The Museum of Military History, one of the most important history museums in the world, is situated right in the centre of the Arsenal...The Military History Museum was built according to plans of Ludwig Foerster and Theophil Hansen from 1850 to 1856 and was thus the first Viennese museum. The styles of this town's oldest historic building range from Byzantine, Hispano-Moorish to Neo-Gothic. In five major sections the museum shows the history of the Habsburg empire from the end of the 16th century until 1918 and Austria's fate after the dissolution of the monarchy up to the year 1945.
The architecture of the museum, however, only represented the first chapter in the idea-history of the establishment, to be followed by many more. This was the beginning of a never-ending story, so to speak. For, what Emperor Francis Joseph came to see at the laying down of the headstone for the Arsenal on 8 May 1856 and Rudolf Alt captured in a watercolour painting shortly after was far from being accomplished.
One year later, the last details had been added to the outer facades, but the artistic interior design would only be finished sixteen years later. In their work, the architects and artists responsible for the interior design, such as Carl Rahl and Carl Blaas, but particularly the “directors” of the museum, namely the first curators and custodians, partly disregarded the building’s original dedication as a new home for infantry weapons as well as the valuable imperial weapons collection. Thereby, traditions were continued, but also a new feeling for the dimensions time and space as well as a new awareness of liberty and nationality were projected onto the social and political backgrounds of an Austria that was already one thousand years old at the time. A project was born.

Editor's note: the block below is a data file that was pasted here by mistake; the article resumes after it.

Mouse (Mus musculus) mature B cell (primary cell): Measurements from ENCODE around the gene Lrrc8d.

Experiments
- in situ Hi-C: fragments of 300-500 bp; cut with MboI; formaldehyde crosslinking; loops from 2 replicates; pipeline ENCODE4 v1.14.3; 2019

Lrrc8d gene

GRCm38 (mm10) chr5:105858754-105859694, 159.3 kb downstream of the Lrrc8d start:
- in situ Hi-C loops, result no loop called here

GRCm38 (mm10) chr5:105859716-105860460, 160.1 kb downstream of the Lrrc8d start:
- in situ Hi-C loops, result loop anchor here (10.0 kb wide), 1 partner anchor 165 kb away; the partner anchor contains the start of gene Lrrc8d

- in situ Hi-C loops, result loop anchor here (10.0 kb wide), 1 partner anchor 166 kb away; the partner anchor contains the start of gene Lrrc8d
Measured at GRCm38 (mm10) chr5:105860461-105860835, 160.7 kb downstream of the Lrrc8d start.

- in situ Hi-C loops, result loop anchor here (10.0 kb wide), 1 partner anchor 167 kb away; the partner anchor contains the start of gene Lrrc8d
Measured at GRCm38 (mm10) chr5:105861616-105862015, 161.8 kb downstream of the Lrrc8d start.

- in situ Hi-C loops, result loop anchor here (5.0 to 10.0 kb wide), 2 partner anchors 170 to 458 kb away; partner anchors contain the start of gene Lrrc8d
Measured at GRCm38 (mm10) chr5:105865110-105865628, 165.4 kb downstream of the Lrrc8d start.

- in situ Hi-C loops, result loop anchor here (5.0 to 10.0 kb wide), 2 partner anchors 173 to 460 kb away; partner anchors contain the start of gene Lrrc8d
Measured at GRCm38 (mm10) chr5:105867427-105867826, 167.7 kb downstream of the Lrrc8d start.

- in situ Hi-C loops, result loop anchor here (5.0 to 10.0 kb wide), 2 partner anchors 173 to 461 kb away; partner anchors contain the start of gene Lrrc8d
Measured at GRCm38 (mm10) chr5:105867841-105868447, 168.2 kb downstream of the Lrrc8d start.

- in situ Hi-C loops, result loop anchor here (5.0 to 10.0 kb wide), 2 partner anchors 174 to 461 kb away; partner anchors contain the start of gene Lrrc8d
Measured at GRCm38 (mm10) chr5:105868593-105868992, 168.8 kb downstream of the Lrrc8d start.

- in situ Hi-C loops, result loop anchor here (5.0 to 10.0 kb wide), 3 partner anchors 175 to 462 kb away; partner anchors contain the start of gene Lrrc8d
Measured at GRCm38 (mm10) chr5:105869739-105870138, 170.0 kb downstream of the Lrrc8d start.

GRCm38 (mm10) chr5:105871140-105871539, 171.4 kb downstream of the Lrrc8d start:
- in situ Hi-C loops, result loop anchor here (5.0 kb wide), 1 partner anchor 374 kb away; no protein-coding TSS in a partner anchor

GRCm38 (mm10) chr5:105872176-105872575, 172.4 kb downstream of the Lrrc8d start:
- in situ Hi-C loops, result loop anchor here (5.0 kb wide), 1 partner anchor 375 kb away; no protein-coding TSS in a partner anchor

Mostly, the year 1848 is considered to have triggered the establishment of premises with a primarily military purpose, called Arsenal, in the southeast of Vienna. A military complex was built to house both troops and weapons. To this building a representative compound was added, which was to accommodate the first museum built in Vienna. Thus, it became clear that the aim of this building was not only expediency but to provide the capital and city of residence of the Habsburg Empire with an impressive and beautifully designed compound. The winners of the competition were two teams of architects, namely that of Eduard van der Nüll and August of Siccardsburg, and the one of Ludwig Förster and Theophil Hansen. Förster and Hansen were commissioned with the building of an armoury, which soon received the name “weapons museum”. Both began with the detailed planning and building in 1849, but the partnership did not last long, so Hansen was the one who finally realised his concept. He was planning a building of 235 metres length, with protruding cross sections and corner towers as well as a tower-like centre section with a square top view, crowned by a cupola. For an architectural style he chose Byzantine, which was to be mixed with gothicised elements. The facade of the building was decorated with allegoric figures, created by Hans Gasser, one of the most important sculptors.
In this context, it was suggested to put up the figures of the most renowned rulers and military commanders in random constellations and to immortalize on frescos some of the most notable battles and greatest events in military history.
It was Carl Blaas then who implemented in his mural paintings a programme the content of which was the comprehensive history of Austria. In his work he did not only have to keep in mind the building, which had been created as a kind of artistic synthesis, to which each detail has been added with unimaginable care, but also content-related guidelines that he received from historians. Even art was put in the service of a museum that was to depict Austria’s journey through the ages. Only as early as 1872 was the task completed.